ACT OF HEALING 2019
My artwork tends to focus on trauma, capturing the human spirit and how certain experiences affect our psychological condition. I recently learned of trauma-informed-care, a mental health term, where you ask someone “what happened” as opposed to “what is wrong with you.” I used this method to approach my neighbors, the increasing homeless people of Los Angeles, inquiring about their situation and aiming for connection.
I began doing interviews in early 2018, in downtown Los Angeles and Koreatown, engaging with people en route to work. I must note that one of the first encounters that propelled this series was with Sean, a Yale graduate who worked on Wall Street and after his mother died, things took a left turn. After meeting Sean, I was compelled to engage in conversation with more people. His story was unique, however, not so rare, as it could happen to anyone.
The Art Work
I decided to used gypsum sheets as my surface and as a symbol for the most common material that is used to construct walls and shelter. What I carved out in each piece is representative of flesh. In The Open Wound, Frank Seeburger says trauma is just such a never-to-be-closed wound, one that remains open even after the healing process has come to full fruition. Similarly, my aim was to create concrete marks, something permanent. Thus the carving process is symbolic of this “never-to-be-closed” wound. I chose patriotic colors, questioning the idea of home-land, freedom, and security. Equally, the steel frames were each fabricated to create a spacial contour around the gypsum sheets, suggestive of a simple home.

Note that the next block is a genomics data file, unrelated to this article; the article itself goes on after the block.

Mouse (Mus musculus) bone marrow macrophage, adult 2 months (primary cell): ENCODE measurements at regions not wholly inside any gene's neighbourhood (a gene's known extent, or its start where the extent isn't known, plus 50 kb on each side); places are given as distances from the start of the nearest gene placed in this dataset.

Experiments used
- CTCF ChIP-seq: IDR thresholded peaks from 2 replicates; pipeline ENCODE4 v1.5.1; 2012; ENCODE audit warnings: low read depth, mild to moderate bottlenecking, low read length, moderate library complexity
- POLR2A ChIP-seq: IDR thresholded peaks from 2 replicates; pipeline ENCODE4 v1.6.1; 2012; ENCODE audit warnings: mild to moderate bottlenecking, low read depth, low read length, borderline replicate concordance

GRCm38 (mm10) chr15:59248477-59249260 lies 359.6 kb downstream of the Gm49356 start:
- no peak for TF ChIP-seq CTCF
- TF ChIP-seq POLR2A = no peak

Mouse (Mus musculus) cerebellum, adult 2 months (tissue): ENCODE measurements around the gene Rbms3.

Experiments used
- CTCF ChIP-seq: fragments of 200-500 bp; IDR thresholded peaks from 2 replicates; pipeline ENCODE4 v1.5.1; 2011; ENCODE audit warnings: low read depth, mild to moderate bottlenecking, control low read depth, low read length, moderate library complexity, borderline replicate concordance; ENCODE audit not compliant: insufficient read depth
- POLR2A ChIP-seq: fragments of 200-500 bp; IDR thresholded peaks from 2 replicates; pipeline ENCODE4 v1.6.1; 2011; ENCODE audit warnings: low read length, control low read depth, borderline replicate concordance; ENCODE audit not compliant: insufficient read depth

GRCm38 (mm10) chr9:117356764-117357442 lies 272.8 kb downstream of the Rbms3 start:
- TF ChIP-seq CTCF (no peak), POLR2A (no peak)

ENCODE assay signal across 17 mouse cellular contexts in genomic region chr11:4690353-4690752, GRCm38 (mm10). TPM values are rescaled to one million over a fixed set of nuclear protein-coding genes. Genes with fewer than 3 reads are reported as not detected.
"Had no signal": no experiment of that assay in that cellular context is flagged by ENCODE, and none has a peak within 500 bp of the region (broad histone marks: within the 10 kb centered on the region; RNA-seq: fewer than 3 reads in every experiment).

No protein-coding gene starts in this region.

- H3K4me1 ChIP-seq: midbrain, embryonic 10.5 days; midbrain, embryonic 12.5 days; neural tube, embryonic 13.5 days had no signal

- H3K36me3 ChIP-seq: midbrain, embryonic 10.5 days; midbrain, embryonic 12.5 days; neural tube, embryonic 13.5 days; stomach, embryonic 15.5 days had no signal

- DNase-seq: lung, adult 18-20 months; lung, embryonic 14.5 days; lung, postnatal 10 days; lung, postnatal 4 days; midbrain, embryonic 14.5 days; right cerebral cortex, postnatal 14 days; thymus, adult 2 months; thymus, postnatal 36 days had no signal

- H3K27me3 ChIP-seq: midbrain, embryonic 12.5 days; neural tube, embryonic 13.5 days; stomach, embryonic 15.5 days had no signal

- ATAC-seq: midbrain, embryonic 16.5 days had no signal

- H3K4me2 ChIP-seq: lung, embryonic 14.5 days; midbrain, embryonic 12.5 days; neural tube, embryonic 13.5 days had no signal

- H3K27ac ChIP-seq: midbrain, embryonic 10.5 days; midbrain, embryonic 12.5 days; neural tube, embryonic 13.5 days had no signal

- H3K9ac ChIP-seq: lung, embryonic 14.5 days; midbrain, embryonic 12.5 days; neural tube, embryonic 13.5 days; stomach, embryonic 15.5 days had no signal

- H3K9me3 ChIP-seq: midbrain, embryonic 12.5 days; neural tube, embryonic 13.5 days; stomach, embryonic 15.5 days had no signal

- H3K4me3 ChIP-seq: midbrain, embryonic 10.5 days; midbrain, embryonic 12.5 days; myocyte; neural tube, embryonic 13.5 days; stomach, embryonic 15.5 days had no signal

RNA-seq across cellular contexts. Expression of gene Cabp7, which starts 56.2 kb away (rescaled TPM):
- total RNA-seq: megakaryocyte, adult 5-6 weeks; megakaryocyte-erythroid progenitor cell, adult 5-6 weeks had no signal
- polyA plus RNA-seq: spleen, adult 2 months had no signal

After having the privilege to engage with several homeless individuals, I began to embrace the connection I had with each one of them. I wanted to elevate the significance of their life. The intent was to present these narratives in a visually contemplative and spiritual manner. I suspended the paintings by extending the lines from the two dimensional surface to three-dimensional space, taking advantage of the high ceiling and chapel-like floor plan of the gallery.
The viewer is invited to stand in front of each piece, spaced out like naves in cathedrals, as if each piece was a station (echoing Stations of the Cross). The headphones and audio players, also drop from the ceiling, prompting the viewer to make an audio visual connection between the recordings and the paintings.
Individual pieces with audio recordings
Sean (audio not available)